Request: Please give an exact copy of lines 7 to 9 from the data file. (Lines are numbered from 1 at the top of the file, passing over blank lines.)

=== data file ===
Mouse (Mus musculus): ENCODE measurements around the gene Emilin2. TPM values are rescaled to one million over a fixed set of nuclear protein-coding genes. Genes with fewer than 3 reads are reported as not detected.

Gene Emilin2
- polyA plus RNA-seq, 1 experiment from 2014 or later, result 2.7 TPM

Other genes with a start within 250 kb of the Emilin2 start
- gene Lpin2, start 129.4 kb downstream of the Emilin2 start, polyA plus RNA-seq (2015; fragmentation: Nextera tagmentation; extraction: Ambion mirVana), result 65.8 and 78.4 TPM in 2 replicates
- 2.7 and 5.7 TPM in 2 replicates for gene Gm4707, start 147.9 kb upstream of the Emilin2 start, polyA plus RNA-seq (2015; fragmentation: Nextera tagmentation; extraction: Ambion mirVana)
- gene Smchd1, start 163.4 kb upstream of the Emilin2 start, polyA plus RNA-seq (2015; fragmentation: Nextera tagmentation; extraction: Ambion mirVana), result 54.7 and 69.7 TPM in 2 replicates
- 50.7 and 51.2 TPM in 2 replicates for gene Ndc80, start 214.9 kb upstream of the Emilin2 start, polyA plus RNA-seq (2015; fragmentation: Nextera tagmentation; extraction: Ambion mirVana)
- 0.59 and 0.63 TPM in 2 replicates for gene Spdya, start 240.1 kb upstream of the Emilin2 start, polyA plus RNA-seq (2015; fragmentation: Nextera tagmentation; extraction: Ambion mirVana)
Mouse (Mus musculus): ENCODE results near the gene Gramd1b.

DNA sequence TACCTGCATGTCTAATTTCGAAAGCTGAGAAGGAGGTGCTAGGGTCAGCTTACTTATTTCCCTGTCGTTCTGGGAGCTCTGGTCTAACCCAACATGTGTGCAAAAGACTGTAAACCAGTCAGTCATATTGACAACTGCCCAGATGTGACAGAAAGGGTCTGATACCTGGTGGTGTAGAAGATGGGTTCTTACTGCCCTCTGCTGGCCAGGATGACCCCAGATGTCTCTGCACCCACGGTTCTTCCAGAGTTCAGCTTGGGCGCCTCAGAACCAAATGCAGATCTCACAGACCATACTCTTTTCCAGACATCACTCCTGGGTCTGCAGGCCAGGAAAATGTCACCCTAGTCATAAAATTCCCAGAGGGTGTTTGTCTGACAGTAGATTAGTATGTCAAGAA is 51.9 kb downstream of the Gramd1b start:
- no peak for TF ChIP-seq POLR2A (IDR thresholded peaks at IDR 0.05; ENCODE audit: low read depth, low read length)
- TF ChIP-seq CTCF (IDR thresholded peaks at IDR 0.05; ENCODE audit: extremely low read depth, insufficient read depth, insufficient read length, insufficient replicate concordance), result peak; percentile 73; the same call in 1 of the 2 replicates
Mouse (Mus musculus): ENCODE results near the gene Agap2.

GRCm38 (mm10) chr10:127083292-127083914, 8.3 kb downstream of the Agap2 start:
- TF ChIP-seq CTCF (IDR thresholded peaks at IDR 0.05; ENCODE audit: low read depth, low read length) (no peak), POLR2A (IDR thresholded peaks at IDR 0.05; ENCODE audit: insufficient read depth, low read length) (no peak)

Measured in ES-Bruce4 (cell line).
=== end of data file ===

- gene Smchd1, start 163.4 kb upstream of the Emilin2 start, polyA plus RNA-seq (2015; fragmentation: Nextera tagmentation; extraction: Ambion mirVana), result 54.7 and 69.7 TPM in 2 replicates
- 50.7 and 51.2 TPM in 2 replicates for gene Ndc80, start 214.9 kb upstream of the Emilin2 start, polyA plus RNA-seq (2015; fragmentation: Nextera tagmentation; extraction: Ambion mirVana)
- 0.59 and 0.63 TPM in 2 replicates for gene Spdya, start 240.1 kb upstream of the Emilin2 start, polyA plus RNA-seq (2015; fragmentation: Nextera tagmentation; extraction: Ambion mirVana)